That will reveal some interesting fault lines in the wider debate over how the IMO decides upon the even more contentious question of market-based measures.
It will also offer a clear indication of whether the IMO has been seen to progress this issue sufficiently to ward off the looming threat of regional action from the European Commission and satisfy the UNFCCC that it should continue to take the leading role.
Most importantly, however, it will, in due course, offer shipowners some clarity on what regime they can expect to operate in when planning their fleet operations for the future.
Originally published in bbc.co.uk, 2010/09/29
About 80% of the world’s population lives in areas where the fresh water supply is not secure, according to a new global analysis.
Researchers compiled a composite index of “water threats” that includes issues such as scarcity and pollution.
The most severe threat category encompasses 3.4 billion people.
Writing in the journal Nature, they say that in western countries, conserving water for people through reservoirs and dams works for people, but not nature.
They urge developing countries not to follow the same path.
The analysis is a global snapshot, and the research team suggests more people are likely to encounter more severe stress on their water supply in the coming decades, as the climate changes and the human population continues to grow.
They have taken data on a variety of different threats, used models of threats where data is scarce, and used expert assessment to combine the various individual threats into a composite index.
The result is a map that plots the composite threat to human water security and to biodiversity in squares 50km by 50km (30 miles by 30 miles) across the world.
Changing pictures “What we’ve done is to take a very dispassionate look at the facts on the ground – what is going on with respect to humanity’s water security and what the infrastructure that’s been thrown at this problem does to the natural world,” said study leader Charles Vorosmarty from the City College of New York.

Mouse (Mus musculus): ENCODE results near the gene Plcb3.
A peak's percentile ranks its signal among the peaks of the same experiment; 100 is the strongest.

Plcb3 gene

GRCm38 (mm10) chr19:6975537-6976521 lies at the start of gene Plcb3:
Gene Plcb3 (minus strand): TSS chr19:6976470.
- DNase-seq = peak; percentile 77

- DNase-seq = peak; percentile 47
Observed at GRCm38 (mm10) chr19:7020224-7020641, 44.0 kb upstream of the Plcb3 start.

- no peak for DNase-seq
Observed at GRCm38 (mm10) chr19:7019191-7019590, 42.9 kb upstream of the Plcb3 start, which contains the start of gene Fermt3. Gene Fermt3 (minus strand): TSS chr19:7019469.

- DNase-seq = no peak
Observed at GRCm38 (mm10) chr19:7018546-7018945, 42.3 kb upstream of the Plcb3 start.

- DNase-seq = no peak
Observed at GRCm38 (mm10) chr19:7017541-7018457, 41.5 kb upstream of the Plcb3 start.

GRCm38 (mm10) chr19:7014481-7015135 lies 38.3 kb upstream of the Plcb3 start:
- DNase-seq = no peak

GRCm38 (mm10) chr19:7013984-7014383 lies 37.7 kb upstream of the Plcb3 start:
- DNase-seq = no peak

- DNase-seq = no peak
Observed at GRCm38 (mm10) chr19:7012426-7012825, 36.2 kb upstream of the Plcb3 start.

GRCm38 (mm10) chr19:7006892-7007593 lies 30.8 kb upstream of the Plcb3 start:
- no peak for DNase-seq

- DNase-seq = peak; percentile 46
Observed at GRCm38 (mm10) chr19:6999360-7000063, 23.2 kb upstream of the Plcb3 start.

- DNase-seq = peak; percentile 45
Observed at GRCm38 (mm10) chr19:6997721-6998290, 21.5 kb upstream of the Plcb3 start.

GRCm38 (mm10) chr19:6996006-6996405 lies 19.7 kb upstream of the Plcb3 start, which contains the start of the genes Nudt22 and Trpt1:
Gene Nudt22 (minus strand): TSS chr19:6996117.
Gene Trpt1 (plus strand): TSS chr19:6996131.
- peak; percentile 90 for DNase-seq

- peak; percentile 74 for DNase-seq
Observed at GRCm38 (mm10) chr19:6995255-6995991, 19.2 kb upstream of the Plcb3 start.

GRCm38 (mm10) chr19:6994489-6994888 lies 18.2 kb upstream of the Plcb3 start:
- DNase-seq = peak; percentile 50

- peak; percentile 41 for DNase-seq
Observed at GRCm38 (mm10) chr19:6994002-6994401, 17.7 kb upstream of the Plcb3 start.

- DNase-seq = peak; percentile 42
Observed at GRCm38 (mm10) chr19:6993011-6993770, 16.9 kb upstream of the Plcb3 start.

“What we’re able to outline is a planet-wide pattern of threat, despite the trillions of dollars worth of engineering palliatives that have totally reconfigured the threat landscape.”
Those “trillions of dollars” are represented by the dams, canals, aqueducts, and pipelines that have been used throughout the developed world to safeguard drinking water supplies.
Their impact on the global picture is striking.
Looking at the “raw threats” to people’s water security – the “natural” picture – much of western Europe and North America appears to be under high stress.
However, when the impact of the infrastructure that distributes and conserves water is added in – the “managed” picture – most of the serious threat disappears from these regions.
Africa, however, moves in the opposite direction.
“In fact we show them benefiting less than a billion people, so we’re already excluding a large majority of the world’s population,” he told BBC News.
“But even in rich parts of the world, it’s not a sensible way to proceed. We could continue to build more dams and exploit deeper and deeper aquifers; but even if you can afford it, it’s not a cost-effective way of doing things.”
According to this analysis, and others, the way water has been managed in the west has left a significant legacy of issues for nature.
Whereas Western Europe and the US emerge from this analysis with good scores on water stress facing their citizens, wildlife there that depends on water is much less secure, it concludes.
Concrete realities One concept advocated by development organisations nowadays is integrated water management, where the needs of all users are taken into account and where natural features are integrated with human engineering.